We were surprised to see that several of the reasons given for Microsoft's acquisition of LinkedIn relate to coworking.
At a very high level both Microsoft and LinkedIn execs are explaining the main deal driver is the opportunity of combining productivity applications and networking.
Key quote from MSFT's CEO's memo to employees on the deal:
"Think about it: How people find jobs, build skills, sell, market and get work done and ultimately find success requires a connected professional world. It requires a vibrant network that brings together a professional's information in LinkedIn's public network with the information in Office 365 and Dynamics."
An even more interesting quote comes from the memo LinkedIn's CEO sent to employees:
"Leveraging our subscription capabilities to provide opportunities to the massive number of freelancers and independent service providers that use Microsoft's apps to run their business on a daily basis."
Back to MSFT's CEO on a LinkedIn powered MS Office potentially helping to connect companies to external talent:
... Office suggesting an expert to connect with via LinkedIn to help with a task you’re trying to complete.
So it seems pretty clear at least part of the reasoning behind this merger is to create products and services that improve independent worker productivity and networking opportunities. The firms also seem to recognize the growing need for tools that support blended teams of independent workers and traditional corporate employees.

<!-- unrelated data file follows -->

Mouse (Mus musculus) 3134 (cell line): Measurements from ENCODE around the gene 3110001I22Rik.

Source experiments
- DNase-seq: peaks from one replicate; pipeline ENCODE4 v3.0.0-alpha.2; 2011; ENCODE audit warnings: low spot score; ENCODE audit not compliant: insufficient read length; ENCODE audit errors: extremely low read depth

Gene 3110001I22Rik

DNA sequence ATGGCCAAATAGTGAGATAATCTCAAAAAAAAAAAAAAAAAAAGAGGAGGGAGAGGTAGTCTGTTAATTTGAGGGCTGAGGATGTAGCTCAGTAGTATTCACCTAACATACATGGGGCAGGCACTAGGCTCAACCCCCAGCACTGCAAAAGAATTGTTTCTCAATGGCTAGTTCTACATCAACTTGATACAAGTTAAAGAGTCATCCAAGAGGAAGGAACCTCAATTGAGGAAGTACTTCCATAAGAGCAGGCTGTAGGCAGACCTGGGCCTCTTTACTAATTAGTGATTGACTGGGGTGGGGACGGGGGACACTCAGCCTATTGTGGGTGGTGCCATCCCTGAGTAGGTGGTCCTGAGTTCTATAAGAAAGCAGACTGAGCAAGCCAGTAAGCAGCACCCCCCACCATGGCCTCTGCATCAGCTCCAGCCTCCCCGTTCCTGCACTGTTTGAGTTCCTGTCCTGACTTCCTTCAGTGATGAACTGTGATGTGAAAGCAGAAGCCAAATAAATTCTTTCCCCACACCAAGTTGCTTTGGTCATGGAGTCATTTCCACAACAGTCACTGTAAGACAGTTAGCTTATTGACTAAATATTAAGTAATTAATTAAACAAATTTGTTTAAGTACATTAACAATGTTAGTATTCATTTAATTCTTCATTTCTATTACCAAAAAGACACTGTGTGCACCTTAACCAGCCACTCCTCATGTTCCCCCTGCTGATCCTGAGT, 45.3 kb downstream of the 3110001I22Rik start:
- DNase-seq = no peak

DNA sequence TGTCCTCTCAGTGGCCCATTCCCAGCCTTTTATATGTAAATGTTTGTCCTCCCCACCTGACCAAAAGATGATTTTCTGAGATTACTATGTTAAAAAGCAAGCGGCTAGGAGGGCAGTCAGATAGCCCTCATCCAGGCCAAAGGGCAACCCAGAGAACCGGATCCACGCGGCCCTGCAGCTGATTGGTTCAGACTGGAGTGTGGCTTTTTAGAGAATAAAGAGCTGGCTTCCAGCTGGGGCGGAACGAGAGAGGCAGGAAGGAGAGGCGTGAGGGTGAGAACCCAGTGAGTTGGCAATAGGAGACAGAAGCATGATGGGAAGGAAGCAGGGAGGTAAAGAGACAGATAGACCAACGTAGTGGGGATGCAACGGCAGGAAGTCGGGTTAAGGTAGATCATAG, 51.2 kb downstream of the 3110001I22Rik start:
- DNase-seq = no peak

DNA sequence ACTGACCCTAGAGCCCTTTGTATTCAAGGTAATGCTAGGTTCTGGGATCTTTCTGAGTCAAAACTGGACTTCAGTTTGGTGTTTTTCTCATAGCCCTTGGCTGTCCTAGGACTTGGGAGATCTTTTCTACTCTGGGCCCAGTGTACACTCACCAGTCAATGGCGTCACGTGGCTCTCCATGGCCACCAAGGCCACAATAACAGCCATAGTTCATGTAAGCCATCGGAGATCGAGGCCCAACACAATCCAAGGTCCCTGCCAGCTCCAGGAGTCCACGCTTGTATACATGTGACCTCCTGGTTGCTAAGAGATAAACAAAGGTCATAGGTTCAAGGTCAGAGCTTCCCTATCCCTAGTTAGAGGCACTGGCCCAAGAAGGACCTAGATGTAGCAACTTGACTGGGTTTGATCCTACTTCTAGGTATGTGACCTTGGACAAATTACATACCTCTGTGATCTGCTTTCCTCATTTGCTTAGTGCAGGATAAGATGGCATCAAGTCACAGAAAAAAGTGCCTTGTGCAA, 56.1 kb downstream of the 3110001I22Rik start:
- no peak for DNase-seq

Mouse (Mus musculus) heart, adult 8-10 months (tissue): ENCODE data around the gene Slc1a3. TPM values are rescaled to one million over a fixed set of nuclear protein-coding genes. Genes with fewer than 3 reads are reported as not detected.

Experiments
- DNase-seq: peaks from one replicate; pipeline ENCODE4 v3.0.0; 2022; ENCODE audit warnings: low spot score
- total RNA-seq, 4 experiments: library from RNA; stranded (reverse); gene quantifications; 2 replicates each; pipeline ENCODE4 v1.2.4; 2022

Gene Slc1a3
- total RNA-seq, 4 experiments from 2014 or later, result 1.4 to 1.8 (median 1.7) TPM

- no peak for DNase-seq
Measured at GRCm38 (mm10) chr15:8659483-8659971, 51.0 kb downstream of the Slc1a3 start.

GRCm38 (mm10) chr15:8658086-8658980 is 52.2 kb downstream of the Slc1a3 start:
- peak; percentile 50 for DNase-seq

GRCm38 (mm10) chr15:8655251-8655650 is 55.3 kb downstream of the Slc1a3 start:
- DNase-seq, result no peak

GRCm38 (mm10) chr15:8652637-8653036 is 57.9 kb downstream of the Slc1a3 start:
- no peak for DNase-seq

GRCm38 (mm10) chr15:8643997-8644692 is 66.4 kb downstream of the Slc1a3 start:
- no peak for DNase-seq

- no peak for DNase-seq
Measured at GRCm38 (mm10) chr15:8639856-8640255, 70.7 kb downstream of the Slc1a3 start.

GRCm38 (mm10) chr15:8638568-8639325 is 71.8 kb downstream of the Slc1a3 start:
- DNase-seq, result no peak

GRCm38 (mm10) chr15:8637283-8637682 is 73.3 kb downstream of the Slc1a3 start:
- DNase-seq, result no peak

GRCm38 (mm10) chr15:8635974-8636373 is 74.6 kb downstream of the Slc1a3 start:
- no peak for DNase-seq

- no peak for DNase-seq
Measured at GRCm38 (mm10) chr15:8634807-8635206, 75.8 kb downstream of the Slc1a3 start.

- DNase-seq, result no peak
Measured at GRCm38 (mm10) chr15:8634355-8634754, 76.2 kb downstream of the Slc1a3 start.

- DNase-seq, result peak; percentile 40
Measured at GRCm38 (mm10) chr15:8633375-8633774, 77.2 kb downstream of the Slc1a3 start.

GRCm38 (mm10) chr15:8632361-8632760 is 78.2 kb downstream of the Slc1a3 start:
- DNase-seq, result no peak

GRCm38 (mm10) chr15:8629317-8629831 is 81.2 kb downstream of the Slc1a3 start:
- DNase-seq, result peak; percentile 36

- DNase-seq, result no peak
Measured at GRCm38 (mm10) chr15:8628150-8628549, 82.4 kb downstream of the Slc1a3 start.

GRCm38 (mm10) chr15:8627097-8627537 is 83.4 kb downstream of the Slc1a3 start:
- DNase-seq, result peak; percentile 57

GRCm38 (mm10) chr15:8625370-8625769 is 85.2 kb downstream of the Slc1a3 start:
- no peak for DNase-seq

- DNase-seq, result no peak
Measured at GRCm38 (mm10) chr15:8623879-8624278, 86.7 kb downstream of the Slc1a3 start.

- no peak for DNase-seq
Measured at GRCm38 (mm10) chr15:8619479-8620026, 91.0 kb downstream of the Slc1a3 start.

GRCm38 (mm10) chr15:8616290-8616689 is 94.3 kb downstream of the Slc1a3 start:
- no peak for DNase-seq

Coworking's main value proposition is increasing member productivity and networking opportunities. They are also places where workforce blending occurs naturally.
While there are other reasons for this deal, it's clear that both firms recognize that independent work and blended teams are becoming increasingly common.
Recognition of these changes in how work is done by Microsoft and LinkedIn means this merger is good news for coworking on several levels:
1. Microsoft and LinkedIn's recognition that blended workforces, independent workers and networking with externals are key pieces of the future of work will increase the broader acceptance of these shifts, especially with large corporations. This will lead to more corporations viewing coworking as part of the future of work.
2. The combined firms will no doubt come up with new tools and capabilities that will make it easier and more effective to collaborate in blended workgroups of company internals and externals. This will improve the productivity and efficiency of those working in coworking spaces.
3. The broader acceptance of this shifts and the advent of new tools will lead to more independent workers and micro businesses. These firms will need workplaces and will increasingly gravitate to shared workspaces.
This merger is yet another example of the trends and forces changing the global economy and how and where work is done - the same forces that are driving the growth of coworking.